Philosophy at AMU

A Tumblr Blog
AMU Philosophy

Meet the Faculty

Current Courses


Ave Maria University Seal

This is the blog of the faculty of the Ave Maria University Philosophy Department. We post our philosophical reflections on perennial and contemporary questions as well as on Departmental and University news and other topics of interest.
  • May 6, 2013 1:24 pm

    What do analytic philosophers believe?

    David Bourget and David J. Chalmers have a noteworthy paper forthcoming in Philosophical Studies in which they report their findings from a study they recently conducted about the “philosophical views of contemporary professional philosophers.”

    Among the questions that they have tried to answer are the following: Are more philosophers theists or atheists? Are more physicalists or non-physicalists? Are the majority of philosophers deontologists, consequentialists, or virtue ethicists?

    You can find a draft of the paper at It is is titled “What Do Philosophers Believe?” The authors admit that it might be misleading to say that their work is a report on the beliefs of a representative group of all philosophers. Indeed, their paper might be more aptly called (as I have called this post) “What Do Analytic Philosophers Believe?” Bourget and Chalmers explain:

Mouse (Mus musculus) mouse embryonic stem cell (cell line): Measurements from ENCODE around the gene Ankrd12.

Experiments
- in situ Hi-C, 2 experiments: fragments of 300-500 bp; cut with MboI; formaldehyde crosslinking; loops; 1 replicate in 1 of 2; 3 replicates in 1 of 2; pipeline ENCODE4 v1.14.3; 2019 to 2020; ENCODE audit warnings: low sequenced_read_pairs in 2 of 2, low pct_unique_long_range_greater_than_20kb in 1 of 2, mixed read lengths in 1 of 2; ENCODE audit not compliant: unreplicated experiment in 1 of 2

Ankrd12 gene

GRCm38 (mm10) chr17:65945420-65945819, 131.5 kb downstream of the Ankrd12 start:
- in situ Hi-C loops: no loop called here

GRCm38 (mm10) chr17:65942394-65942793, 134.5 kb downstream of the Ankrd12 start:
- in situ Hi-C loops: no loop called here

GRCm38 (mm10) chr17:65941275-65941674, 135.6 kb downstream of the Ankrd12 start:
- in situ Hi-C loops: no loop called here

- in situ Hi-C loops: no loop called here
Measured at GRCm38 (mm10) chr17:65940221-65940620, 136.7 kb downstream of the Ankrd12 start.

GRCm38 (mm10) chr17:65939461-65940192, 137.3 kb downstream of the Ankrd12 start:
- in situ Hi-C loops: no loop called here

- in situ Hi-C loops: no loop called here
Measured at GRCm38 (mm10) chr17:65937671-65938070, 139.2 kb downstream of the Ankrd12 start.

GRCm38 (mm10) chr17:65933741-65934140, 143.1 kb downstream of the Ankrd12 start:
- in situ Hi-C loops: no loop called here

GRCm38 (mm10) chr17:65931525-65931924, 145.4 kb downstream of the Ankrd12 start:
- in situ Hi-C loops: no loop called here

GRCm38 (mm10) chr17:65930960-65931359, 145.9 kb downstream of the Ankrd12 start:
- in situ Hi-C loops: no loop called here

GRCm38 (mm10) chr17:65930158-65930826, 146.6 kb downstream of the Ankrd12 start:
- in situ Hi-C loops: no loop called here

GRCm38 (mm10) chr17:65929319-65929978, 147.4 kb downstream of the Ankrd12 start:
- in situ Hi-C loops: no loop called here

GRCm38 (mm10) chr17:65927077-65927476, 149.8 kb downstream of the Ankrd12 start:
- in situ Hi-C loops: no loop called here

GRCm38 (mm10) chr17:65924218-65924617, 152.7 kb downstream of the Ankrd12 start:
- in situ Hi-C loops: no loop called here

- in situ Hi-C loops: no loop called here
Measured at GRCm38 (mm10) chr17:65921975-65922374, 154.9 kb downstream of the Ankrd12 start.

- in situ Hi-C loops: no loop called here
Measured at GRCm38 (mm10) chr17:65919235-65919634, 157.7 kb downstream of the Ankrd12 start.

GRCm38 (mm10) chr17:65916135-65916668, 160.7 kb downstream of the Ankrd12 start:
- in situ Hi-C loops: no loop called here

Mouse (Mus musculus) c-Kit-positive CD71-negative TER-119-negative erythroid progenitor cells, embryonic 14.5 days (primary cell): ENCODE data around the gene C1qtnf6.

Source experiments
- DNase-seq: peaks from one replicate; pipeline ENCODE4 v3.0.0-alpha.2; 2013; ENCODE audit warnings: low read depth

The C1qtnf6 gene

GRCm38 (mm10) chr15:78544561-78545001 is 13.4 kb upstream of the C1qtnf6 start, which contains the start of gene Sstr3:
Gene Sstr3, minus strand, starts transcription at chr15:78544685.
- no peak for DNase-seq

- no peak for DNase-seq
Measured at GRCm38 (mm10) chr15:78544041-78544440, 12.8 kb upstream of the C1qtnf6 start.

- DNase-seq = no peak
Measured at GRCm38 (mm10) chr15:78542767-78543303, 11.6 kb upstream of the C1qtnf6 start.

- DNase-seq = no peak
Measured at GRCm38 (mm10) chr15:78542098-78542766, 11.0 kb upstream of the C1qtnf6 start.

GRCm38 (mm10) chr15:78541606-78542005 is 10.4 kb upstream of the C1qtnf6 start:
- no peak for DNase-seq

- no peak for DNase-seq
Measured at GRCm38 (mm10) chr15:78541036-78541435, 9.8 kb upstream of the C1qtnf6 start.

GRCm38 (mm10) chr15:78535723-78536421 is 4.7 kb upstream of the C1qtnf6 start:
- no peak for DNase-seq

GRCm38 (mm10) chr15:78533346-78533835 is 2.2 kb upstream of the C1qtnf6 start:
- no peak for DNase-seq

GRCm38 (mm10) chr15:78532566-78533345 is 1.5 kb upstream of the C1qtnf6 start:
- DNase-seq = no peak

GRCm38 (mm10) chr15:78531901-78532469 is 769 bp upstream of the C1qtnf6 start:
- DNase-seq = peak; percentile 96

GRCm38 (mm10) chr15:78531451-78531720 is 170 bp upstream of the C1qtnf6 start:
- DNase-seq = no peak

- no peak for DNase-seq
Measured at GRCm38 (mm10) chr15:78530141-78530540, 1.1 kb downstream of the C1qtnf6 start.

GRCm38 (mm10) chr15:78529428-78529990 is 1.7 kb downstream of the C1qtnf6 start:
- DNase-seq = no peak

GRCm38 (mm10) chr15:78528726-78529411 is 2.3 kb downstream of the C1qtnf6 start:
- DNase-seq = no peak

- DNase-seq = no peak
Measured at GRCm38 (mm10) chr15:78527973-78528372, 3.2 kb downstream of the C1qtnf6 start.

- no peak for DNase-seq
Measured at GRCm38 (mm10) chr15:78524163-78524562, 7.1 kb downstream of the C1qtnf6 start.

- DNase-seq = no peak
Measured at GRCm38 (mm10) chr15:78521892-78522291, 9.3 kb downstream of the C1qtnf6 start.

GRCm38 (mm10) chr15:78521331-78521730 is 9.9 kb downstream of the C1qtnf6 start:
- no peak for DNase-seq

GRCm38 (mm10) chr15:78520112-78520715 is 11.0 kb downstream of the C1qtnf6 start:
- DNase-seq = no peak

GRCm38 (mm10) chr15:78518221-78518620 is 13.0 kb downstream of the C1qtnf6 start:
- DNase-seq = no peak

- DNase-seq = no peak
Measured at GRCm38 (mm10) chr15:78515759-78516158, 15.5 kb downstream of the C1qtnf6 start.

It should be acknowledged that this target group has a strong (although not exclusive) bias toward analytic or Anglocentric philosophy. As a consequence, the results of the survey are a much better guide to what analytic/Anglocentric philosophers (or at least philosophers in strong analytic/Anglocentric departments believe) believe than to what philosophers from other traditions believe. We conceived of the survey that way from the start, in part because that is where our own expertise lies. It is also not clear how much can be learned by requiring (for example) specialists in Anglocentric philosophy to answer questions drawn from Asian philosophy or vice versa. Furthermore, attempting full representation of philosophers worldwide from all traditions would require linguistic resources and contact details that were unavailable to us.

    I suppose this narrow sampling is forgivable. With more funding and assistance they might have been able to do something more comprehensive. Whatever its shortcomings, I think you will find the paper informative.